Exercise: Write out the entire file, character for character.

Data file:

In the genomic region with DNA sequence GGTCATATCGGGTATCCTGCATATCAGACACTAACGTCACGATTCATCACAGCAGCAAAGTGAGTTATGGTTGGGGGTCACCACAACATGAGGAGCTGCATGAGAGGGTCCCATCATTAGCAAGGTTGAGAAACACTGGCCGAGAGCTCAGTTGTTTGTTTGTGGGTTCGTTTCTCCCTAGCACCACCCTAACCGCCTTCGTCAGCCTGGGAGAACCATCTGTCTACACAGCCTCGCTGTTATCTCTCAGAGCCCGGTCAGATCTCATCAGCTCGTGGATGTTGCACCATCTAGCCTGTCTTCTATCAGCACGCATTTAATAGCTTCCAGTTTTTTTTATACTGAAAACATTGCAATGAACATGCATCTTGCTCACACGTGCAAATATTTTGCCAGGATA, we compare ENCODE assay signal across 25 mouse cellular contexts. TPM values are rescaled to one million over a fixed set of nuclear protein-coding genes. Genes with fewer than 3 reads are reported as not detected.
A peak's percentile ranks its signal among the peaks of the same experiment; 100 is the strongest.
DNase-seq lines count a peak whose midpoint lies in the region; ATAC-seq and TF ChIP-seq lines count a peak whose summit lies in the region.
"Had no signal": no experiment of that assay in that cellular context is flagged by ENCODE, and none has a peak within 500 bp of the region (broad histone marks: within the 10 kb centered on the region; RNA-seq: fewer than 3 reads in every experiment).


In the genomic region with DNA sequence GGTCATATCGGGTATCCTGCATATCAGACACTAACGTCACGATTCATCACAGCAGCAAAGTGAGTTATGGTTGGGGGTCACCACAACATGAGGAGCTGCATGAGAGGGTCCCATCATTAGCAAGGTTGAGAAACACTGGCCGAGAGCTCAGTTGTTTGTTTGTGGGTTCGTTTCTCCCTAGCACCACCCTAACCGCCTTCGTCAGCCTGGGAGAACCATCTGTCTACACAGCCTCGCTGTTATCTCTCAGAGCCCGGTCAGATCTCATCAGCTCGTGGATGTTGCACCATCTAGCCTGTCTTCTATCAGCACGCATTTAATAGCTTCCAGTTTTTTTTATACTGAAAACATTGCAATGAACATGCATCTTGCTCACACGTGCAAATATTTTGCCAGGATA, we compare ENCODE assay signal across 25 mouse cellular contexts. TPM values are rescaled to one million over a fixed set of nuclear protein-coding genes. Genes with fewer than 3 reads are reported as not detected.
A peak's percentile ranks its signal among the peaks of the same experiment; 100 is the strongest.
DNase-seq lines count a peak whose midpoint lies in the region; ATAC-seq and TF ChIP-seq lines count a peak whose summit lies in the region.
"Had no signal": no experiment of that assay in that cellular context is flagged by ENCODE, and none has a peak within 500 bp of the region (broad histone marks: within the 10 kb centered on the region; RNA-seq: fewer than 3 reads in every experiment).